Harper's Encyclopedia of United States History (ed. Benson Lossing), State of South Carolina, (search)
ll-pox there caused the delegates to adjourn to Charleston, where they proceeded at once to business. They chose several committees, one of which was to draft an ordinance of secession. J. A. Inglis was chairman of that committee, and on Dec. 20 reported the David F. Jamison. following ordinance: We, the people of the State of South Carolina, in convention assembled, do declare and ordain, and it is hereby declared and ordained, that the ordinance adopted by us in convention on the 23d day of May, in the year of our Lord one thousand seven hundred and eighty-eight, whereby the Constitution of the United States was ratified, and also all acts and parts of acts of the General Assembly of the State ratifying amendments of the said Constitution, are hereby repealed, and the union now subsisting between South Carolina and other States under the name of the United States of America is hereby dissolved. This ordinance had been framed by Robert B. Rhett some time before, and the committ
Harper's Encyclopedia of United States History (ed. Benson Lossing), Southern Confederacy. (search)
Southern Confederacy. The legislature of South Carolina passed the following ordinance, Dec. 20, 1860: We, the people of the State of South Carolina, in convention assembled, do declare and ordain, and it is hereby declared and ordained, that the ordinance adopted by us in convention on the 23d day of May, in the year of our Lord 1788, whereby the Constitution of the United States was ratified, and also all acts and parts of the General Assembly of this State ratifying amendments of the said Constitution, are hereby repealed; and that the Union now subsisting between South Carolina and other States, under the name of the United States of America, is hereby dissolved. This was the first action on the part of a State legislature which led to the Montgomery convention. The delegates from six States—South Carolina, Georgia, Alabama, Mississippi, Louisiana, and Florida met at Montgomery, Ala., Feb. 4, 1861. Jefferson Davis was inaugurated as President, Feb. 18, 1861, and t
Harper's Encyclopedia of United States History (ed. Benson Lossing), Tariff. (search)
July 19, and passes the House by vote of 149 to 14......July 21, 1888 [Referred in the Senate to the finance committee, by whom a substitute was prepared, and failed to become a law.] A bill to equalize duties upon imports and to reduce the revenue of the government, introduced by William McKinley, Jr., of Ohio......April 16, 1890 McKinley Customs Administration act approved......June 10, 1890 McKinley tariff bill passes the House, May 21; referred to Senate committee on finance, May 23; reported to the Senate with amendments, June 18; passes Senate with amendments, Sept. 10; reported by conference committee to House, Sept. 26; approved by the President, Oct. 1, and takes effect Oct. 6, 1890 Tariff (Wilson) bill made public......Nov. 27, 1893 Internal revenue bill containing the income-tax reported to the House......Jan. 24, 1894 Tariff bill with income-tax attached passes the House, 204 to 140......Feb. 1, 1894 Senate passes tariff bill, 39 yeas (thirty-seven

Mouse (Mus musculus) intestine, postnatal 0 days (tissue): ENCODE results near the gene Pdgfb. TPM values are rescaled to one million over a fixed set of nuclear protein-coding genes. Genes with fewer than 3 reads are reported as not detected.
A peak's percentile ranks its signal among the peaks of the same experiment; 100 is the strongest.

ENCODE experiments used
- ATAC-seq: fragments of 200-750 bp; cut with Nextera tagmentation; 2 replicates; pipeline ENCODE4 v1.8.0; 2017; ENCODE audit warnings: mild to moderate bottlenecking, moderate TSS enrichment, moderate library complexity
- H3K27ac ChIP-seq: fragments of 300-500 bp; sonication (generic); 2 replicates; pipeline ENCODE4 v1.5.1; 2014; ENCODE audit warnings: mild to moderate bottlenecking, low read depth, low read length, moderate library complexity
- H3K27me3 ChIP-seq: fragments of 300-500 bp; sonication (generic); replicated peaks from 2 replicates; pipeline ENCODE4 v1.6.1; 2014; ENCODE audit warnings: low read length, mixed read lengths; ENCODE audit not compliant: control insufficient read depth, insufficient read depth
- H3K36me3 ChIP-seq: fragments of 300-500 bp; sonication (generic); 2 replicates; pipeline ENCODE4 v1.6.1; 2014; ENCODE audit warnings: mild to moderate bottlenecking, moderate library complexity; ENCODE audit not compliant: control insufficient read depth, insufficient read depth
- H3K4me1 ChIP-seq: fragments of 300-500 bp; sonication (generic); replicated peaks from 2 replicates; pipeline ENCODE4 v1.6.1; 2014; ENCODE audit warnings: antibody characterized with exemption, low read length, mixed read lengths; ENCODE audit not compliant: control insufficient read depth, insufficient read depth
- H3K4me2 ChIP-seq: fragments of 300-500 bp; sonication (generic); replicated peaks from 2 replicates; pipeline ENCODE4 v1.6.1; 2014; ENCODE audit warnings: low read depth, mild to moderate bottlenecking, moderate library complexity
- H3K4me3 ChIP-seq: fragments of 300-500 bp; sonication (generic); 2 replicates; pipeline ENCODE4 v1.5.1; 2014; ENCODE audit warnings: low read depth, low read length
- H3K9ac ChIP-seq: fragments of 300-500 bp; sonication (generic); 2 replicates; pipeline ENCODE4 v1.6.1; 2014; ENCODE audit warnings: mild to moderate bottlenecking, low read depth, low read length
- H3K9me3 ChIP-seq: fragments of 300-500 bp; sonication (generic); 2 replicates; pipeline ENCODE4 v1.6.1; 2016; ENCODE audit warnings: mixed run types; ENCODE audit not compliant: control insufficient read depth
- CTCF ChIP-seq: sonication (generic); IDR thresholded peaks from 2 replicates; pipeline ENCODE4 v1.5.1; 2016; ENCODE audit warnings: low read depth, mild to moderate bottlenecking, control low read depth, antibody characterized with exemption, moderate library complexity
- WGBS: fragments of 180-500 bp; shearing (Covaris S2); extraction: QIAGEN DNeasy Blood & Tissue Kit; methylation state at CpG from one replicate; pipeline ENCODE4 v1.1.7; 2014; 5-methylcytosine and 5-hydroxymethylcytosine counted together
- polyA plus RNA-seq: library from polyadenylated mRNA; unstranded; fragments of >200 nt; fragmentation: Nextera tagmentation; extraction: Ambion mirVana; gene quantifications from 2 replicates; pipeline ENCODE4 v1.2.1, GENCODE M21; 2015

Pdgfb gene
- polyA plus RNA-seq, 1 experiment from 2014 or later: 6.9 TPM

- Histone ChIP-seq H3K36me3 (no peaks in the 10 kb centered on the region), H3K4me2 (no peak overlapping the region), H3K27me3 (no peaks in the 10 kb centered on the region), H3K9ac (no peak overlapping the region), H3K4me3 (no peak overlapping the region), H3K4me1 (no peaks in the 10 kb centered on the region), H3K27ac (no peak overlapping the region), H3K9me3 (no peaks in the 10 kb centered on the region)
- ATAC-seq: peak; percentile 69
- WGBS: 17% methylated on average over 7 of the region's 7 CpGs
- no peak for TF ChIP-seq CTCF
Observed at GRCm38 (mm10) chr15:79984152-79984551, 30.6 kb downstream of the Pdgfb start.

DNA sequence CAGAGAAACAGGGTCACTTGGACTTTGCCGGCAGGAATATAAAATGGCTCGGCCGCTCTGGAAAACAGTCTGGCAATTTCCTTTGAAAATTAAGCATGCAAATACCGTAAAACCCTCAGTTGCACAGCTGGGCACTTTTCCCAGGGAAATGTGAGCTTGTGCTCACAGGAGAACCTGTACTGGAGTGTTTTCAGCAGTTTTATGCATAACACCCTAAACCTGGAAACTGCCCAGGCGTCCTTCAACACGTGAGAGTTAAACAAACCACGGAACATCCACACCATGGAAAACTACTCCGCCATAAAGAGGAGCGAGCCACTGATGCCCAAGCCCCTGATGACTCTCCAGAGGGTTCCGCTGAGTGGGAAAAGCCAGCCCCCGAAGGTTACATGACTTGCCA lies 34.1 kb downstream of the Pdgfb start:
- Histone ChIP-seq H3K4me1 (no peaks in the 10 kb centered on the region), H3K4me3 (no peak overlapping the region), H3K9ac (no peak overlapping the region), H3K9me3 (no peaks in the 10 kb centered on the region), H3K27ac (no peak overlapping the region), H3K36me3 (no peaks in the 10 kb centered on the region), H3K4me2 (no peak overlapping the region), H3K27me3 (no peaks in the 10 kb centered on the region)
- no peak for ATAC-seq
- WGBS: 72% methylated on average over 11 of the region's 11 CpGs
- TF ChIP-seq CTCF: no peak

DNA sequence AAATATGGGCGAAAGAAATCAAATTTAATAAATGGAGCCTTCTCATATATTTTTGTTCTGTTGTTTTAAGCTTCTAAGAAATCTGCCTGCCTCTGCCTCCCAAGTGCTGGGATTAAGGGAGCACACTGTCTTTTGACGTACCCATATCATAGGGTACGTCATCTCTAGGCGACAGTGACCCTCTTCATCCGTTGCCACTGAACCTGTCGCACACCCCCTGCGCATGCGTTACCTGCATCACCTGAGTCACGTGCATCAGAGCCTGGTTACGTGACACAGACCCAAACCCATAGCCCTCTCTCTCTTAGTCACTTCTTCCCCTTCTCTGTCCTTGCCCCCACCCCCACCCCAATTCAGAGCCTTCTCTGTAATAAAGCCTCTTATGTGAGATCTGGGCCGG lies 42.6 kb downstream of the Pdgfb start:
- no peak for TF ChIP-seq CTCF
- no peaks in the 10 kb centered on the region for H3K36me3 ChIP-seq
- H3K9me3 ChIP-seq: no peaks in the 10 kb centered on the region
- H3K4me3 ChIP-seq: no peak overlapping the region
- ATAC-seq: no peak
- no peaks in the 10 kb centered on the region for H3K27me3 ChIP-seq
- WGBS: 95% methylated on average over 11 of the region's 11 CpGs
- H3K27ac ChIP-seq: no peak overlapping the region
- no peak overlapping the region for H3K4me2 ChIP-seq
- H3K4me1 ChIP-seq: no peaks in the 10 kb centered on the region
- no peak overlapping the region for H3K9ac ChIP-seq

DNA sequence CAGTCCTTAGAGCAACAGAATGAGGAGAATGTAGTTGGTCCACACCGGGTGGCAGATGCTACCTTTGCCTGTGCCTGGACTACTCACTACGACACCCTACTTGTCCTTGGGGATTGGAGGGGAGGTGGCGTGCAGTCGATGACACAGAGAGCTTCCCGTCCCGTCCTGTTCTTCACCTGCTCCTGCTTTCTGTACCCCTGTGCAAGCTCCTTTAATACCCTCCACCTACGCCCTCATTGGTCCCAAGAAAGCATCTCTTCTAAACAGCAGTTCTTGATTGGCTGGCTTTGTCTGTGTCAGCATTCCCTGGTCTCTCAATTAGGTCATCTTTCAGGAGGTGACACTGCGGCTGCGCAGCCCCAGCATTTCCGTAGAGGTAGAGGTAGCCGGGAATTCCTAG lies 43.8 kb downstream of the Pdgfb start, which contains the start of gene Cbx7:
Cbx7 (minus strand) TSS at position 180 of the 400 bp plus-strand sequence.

Harper's Encyclopedia of United States History (ed. Benson Lossing), Trials. (search)
6 R. J. M. Ward ( the most extraordinary murderer named in the calendar of crime ), Cleveland, O.......1857 Emma A. Cunningham, for the murder of Dr. Burdell, in New York City, Jan. 30, 1856; acquitted......May, 1857 Daniel E. Sickles, for killing Philip Barton Key, Washington, D. C.; acquitted......April 4-26, 1859 John Brown, for insurrection in Virginia; tried Oct. 29, and executed at Charlestown, Va.......Dec. 2, 1859 Albert W. Hicks, pirate; tried at Bedloe's Island, May 18-23; convicted of triple murder on the oyster-sloop Edwin A. Johnson in New York Harbor; hanged......July 13, 1860 Officers and crew of the privateer Sa-vannah, on the charge of piracy; jury disagree......Oct. 23-31, 1861 Nathaniel Gordon, for engaging in the slave-trade, Nov. 6-8, 1861; hanged at New York......Feb. 21, 1862 Fitz-John Porter tried by military court......1863 C. L. Vallandigham, for treasonable utterances; by court-martial in Cincinnati; sentence of imprisonment during
Harper's Encyclopedia of United States History (ed. Benson Lossing), Florida, (search)
nt of stones bearing the arms of France, and builds Fort Charles......1562 Rene de Laudonniere, with three vessels sent from France by Coligni, settles at point now known as St. John's Bluff......June 22, 1564 Sir John Hawkins, with four vessels, anchored at Laudonniere's settlement, and, seeing the settlers in great need, offers to take them back to France. Laudonniere refuses, but buys a vessel of Hawkins, who sets sail......Aug. 15, 1565 Seven vessels under Ribault, from Dieppe, May 23, with 500 men and families of artisans, land at river St. John......Aug. 29, 1565 Don Pedro Menendez de Avilla arrives from Spain with an expedition at St. Augustine, Aug. 28, 1565. Re-embarking, they discover four large vessels of the French anchored at the mouth of the St. John. Being fired upon by the Spanish, the French put to sea, and Menendez returns to St. Augustine, lands, and takes possession of the country in the name of the King of Spain......Sept. 8, 1565 Menendez, with 5